It’s an evening on the eve of Christmas Day. A marching progression of beautiful little girls comes humming Christmas Carols. On the forefront, is your spirited 10 year old daughter leading a group of other young girls in the parade. Dressed in a red Bristol novelty red tiara on her head, a red twirling baton bag case on her shoulder and white in-steps which bear red tassels, she leads the twirling parade down the leafy suburbs of your neighborhood. She was feeling a little bit angst in the beginning, but got used to it, and the audience pretty fast.
In uniform body movements of swings, loops, slides and amazing body alignments along with various twirling techniques, they hum Silent Night.
Your cheerful and smiling daughter is engrossed in maneuvering her baton, intermittently alternating between thumb toss and figure 8 while all along ensuring a smooth flow of the groups’ movements. When the group nears the point you are viewing the parade from, your daughter leads the group to accentuate some awesome baton passes and rhythmic taffy-pulls with step-ball-changes & hitch-kicks with some unique head movements.
The beautiful combination of the body movements and the amazing baton twirling completely steals your heart. You busy yourself taking photos and tweeting them. You feel so proud. You also fantasize how great it would be for her to feature in the World Baton Twirling Federation. Deep down you know that this is your best Christmas ever.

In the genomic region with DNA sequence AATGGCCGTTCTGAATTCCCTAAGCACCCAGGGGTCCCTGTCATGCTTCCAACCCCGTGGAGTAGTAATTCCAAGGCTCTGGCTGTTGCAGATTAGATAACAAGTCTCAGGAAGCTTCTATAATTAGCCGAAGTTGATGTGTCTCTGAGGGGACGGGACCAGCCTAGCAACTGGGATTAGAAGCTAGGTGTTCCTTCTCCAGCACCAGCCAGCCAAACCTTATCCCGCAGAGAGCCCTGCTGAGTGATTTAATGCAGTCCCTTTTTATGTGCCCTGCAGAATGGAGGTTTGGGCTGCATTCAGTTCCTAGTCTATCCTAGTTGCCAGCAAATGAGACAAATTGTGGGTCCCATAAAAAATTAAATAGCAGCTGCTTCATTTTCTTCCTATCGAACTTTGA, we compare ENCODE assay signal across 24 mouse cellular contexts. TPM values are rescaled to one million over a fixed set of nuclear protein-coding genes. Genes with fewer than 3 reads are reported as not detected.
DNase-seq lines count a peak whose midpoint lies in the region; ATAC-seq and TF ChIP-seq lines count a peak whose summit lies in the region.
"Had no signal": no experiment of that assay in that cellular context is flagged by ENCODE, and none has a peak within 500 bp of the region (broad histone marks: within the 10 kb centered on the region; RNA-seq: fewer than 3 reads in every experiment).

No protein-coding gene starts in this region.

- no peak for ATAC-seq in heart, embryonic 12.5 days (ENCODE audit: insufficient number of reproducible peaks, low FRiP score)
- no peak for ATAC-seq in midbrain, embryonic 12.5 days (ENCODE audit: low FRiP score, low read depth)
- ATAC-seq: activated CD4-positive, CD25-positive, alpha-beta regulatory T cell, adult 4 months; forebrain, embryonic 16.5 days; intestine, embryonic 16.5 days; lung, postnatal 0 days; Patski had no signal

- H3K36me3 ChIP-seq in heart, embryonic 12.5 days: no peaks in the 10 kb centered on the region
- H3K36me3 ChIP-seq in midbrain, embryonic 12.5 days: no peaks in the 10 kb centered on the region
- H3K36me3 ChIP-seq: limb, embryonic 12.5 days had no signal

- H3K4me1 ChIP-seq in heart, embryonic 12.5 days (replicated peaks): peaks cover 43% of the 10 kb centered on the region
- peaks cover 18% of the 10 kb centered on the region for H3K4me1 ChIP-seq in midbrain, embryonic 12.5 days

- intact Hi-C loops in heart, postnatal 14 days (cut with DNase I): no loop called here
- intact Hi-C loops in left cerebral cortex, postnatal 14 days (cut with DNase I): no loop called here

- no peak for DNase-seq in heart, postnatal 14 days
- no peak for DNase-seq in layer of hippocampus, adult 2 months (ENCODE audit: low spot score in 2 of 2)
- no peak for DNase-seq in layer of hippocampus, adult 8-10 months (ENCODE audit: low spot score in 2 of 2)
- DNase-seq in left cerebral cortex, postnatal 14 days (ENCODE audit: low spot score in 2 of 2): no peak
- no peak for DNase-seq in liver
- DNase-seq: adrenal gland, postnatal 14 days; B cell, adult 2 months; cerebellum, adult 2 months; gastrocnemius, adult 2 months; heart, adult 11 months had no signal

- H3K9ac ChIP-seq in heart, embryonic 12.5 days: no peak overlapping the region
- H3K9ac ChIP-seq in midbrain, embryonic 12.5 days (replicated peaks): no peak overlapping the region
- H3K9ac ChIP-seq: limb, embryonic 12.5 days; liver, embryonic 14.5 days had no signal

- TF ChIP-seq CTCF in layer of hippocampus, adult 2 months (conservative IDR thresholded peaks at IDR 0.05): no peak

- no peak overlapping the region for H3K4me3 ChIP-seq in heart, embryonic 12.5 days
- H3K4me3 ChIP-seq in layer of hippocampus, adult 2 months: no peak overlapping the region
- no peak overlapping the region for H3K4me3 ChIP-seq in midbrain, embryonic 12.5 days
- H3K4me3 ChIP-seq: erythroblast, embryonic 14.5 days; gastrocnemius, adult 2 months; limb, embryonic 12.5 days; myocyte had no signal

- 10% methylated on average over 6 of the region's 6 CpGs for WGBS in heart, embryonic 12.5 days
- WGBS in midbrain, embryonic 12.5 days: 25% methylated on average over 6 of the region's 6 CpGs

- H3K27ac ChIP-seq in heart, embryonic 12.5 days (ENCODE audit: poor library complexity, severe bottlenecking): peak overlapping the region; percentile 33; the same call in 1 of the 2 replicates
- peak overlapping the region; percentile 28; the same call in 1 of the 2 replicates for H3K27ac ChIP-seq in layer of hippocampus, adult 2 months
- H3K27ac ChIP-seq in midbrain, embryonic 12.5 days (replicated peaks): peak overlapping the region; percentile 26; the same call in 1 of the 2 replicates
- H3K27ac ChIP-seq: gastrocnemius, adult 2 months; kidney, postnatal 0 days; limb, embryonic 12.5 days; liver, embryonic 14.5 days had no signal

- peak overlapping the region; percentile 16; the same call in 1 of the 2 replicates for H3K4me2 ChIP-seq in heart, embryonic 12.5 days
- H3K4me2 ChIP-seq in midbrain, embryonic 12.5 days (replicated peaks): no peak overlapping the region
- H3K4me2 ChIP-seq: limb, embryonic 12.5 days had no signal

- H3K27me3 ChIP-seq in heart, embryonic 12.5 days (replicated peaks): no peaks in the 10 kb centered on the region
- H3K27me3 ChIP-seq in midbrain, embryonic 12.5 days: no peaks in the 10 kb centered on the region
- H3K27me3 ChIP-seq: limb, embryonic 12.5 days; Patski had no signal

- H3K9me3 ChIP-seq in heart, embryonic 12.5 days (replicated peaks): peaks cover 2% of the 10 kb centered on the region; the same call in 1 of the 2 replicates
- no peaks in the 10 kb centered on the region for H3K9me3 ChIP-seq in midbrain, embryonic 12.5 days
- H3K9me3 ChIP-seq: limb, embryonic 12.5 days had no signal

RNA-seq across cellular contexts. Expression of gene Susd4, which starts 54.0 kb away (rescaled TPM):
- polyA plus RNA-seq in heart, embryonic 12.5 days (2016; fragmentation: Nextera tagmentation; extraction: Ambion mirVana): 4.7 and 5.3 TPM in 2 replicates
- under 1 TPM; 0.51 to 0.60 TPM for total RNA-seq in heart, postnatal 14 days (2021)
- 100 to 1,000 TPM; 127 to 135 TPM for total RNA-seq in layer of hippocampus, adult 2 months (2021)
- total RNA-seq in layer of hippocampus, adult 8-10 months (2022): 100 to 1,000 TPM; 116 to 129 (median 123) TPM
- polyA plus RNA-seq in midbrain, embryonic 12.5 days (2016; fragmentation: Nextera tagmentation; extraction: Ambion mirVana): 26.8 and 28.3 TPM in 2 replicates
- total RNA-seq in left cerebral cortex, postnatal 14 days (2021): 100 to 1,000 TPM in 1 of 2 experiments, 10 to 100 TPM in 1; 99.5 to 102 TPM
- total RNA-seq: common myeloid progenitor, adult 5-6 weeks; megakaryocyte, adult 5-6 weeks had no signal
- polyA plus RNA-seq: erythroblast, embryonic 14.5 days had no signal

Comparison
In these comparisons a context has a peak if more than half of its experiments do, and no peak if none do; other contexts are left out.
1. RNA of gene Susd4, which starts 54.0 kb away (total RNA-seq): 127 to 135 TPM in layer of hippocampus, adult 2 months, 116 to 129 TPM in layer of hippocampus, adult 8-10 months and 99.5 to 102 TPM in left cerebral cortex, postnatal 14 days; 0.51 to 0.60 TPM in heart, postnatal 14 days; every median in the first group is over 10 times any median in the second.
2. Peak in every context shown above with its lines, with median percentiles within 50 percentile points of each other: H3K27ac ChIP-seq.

This is an ultimate fan site for honoring special girls and ladies who deserve plenty of love, respect, admiration, and honor. We need to appreciate our daughters and sisters for strutting and twirling their way through this popular culture and deep into our hearts for decades. On the site, you’ll learn more about these special ladies, and it’s here where your admiration for these daring and charming girls begin.
This site was initially established in 2002 and operated through to late 2010 to honor and show love to girls and ladies who make us proud and happy as they lead parade in ceremonies and other events.
This site now has better content and images to help visitor get in-depth knowledge and understanding of baton twirling. On the site, you will learn more about the sport of baton twirling athletes, twirling teams, corps, troupes, squads, coaches, competitions and to obtain recognition for twirling. You will also benefit by learning about baton twirling organizations, associations and federations around the world.
Becoming a Majorette
When I look through my older pictures taken a few years back, I often have to look multiple times before I can realize that it was me. Back then, I was healthy and had trouble with social interactions and day to day lives. I was often warned by my physicians to cut down on my daily carbohydrate and fat consumption but I remained skeptical and seldom gave it serious thought.
Then one bright, sunny day (for me it will always be sunny!) I met an old, high school acquaintance at a friend’s birthday. After some lengthy high school gossips, she happened to invite me for a rehearsal before their performance for a fundraiser event.